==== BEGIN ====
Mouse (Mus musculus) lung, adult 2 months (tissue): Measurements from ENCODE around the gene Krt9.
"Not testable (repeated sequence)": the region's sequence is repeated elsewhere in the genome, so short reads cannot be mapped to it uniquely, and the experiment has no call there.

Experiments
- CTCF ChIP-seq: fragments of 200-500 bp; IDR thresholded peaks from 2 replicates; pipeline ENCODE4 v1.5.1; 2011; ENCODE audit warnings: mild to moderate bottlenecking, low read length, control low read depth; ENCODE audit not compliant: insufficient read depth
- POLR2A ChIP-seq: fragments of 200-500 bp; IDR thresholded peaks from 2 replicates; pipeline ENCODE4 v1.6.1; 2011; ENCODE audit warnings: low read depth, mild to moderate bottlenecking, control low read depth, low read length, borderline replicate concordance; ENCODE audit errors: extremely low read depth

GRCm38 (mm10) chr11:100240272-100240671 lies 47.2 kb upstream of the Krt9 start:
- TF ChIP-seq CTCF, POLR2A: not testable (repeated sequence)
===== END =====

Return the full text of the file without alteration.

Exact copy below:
Mouse (Mus musculus) lung, adult 2 months (tissue): Measurements from ENCODE around the gene Krt9.
"Not testable (repeated sequence)": the region's sequence is repeated elsewhere in the genome, so short reads cannot be mapped to it uniquely, and the experiment has no call there.

Experiments
- CTCF ChIP-seq: fragments of 200-500 bp; IDR thresholded peaks from 2 replicates; pipeline ENCODE4 v1.5.1; 2011; ENCODE audit warnings: mild to moderate bottlenecking, low read length, control low read depth; ENCODE audit not compliant: insufficient read depth
- POLR2A ChIP-seq: fragments of 200-500 bp; IDR thresholded peaks from 2 replicates; pipeline ENCODE4 v1.6.1; 2011; ENCODE audit warnings: low read depth, mild to moderate bottlenecking, control low read depth, low read length, borderline replicate concordance; ENCODE audit errors: extremely low read depth

GRCm38 (mm10) chr11:100240272-100240671 lies 47.2 kb upstream of the Krt9 start:
- TF ChIP-seq CTCF, POLR2A: not testable (repeated sequence)